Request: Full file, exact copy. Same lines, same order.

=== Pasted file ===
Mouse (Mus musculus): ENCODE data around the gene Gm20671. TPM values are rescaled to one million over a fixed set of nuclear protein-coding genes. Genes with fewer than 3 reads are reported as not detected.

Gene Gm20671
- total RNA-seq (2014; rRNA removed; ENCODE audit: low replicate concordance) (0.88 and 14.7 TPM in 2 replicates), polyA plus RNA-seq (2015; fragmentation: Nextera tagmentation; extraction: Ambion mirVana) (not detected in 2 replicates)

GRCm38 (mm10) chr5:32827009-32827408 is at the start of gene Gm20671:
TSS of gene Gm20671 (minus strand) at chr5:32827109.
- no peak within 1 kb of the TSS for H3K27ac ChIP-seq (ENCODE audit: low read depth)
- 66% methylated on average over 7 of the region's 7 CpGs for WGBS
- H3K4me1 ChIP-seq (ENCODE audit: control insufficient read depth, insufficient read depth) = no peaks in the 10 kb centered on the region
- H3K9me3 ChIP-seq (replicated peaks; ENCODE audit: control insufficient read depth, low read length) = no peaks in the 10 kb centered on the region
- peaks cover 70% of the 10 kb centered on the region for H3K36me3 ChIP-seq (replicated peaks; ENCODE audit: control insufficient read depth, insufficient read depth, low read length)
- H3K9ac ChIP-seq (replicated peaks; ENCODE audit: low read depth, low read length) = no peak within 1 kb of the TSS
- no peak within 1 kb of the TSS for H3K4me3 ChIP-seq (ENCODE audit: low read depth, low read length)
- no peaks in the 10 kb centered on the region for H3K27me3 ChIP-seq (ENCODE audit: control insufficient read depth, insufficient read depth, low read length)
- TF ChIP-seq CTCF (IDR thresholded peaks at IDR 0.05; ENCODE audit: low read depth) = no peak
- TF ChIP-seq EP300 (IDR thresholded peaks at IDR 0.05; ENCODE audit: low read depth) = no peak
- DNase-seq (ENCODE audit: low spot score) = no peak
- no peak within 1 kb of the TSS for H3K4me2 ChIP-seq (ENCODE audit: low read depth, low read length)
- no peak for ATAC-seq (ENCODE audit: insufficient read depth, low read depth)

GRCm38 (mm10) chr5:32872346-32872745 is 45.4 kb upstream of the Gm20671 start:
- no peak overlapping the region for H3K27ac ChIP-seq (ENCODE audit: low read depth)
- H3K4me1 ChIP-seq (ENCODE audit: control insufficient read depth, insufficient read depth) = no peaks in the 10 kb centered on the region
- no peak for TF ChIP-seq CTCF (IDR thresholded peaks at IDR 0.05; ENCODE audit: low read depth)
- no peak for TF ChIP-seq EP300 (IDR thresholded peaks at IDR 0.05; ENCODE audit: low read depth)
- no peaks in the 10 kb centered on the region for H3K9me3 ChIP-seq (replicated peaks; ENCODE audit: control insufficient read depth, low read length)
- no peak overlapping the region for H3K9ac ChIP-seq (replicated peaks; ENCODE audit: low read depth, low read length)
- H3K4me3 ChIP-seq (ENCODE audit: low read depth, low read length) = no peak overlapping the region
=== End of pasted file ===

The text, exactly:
Mouse (Mus musculus): ENCODE data around the gene Gm20671. TPM values are rescaled to one million over a fixed set of nuclear protein-coding genes. Genes with fewer than 3 reads are reported as not detected.

Gene Gm20671
- total RNA-seq (2014; rRNA removed; ENCODE audit: low replicate concordance) (0.88 and 14.7 TPM in 2 replicates), polyA plus RNA-seq (2015; fragmentation: Nextera tagmentation; extraction: Ambion mirVana) (not detected in 2 replicates)

GRCm38 (mm10) chr5:32827009-32827408 is at the start of gene Gm20671:
TSS of gene Gm20671 (minus strand) at chr5:32827109.
- no peak within 1 kb of the TSS for H3K27ac ChIP-seq (ENCODE audit: low read depth)
- 66% methylated on average over 7 of the region's 7 CpGs for WGBS
- H3K4me1 ChIP-seq (ENCODE audit: control insufficient read depth, insufficient read depth) = no peaks in the 10 kb centered on the region
- H3K9me3 ChIP-seq (replicated peaks; ENCODE audit: control insufficient read depth, low read length) = no peaks in the 10 kb centered on the region
- peaks cover 70% of the 10 kb centered on the region for H3K36me3 ChIP-seq (replicated peaks; ENCODE audit: control insufficient read depth, insufficient read depth, low read length)
- H3K9ac ChIP-seq (replicated peaks; ENCODE audit: low read depth, low read length) = no peak within 1 kb of the TSS
- no peak within 1 kb of the TSS for H3K4me3 ChIP-seq (ENCODE audit: low read depth, low read length)
- no peaks in the 10 kb centered on the region for H3K27me3 ChIP-seq (ENCODE audit: control insufficient read depth, insufficient read depth, low read length)
- TF ChIP-seq CTCF (IDR thresholded peaks at IDR 0.05; ENCODE audit: low read depth) = no peak
- TF ChIP-seq EP300 (IDR thresholded peaks at IDR 0.05; ENCODE audit: low read depth) = no peak
- DNase-seq (ENCODE audit: low spot score) = no peak
- no peak within 1 kb of the TSS for H3K4me2 ChIP-seq (ENCODE audit: low read depth, low read length)
- no peak for ATAC-seq (ENCODE audit: insufficient read depth, low read depth)

GRCm38 (mm10) chr5:32872346-32872745 is 45.4 kb upstream of the Gm20671 start:
- no peak overlapping the region for H3K27ac ChIP-seq (ENCODE audit: low read depth)
- H3K4me1 ChIP-seq (ENCODE audit: control insufficient read depth, insufficient read depth) = no peaks in the 10 kb centered on the region
- no peak for TF ChIP-seq CTCF (IDR thresholded peaks at IDR 0.05; ENCODE audit: low read depth)
- no peak for TF ChIP-seq EP300 (IDR thresholded peaks at IDR 0.05; ENCODE audit: low read depth)
- no peaks in the 10 kb centered on the region for H3K9me3 ChIP-seq (replicated peaks; ENCODE audit: control insufficient read depth, low read length)
- no peak overlapping the region for H3K9ac ChIP-seq (replicated peaks; ENCODE audit: low read depth, low read length)
- H3K4me3 ChIP-seq (ENCODE audit: low read depth, low read length) = no peak overlapping the region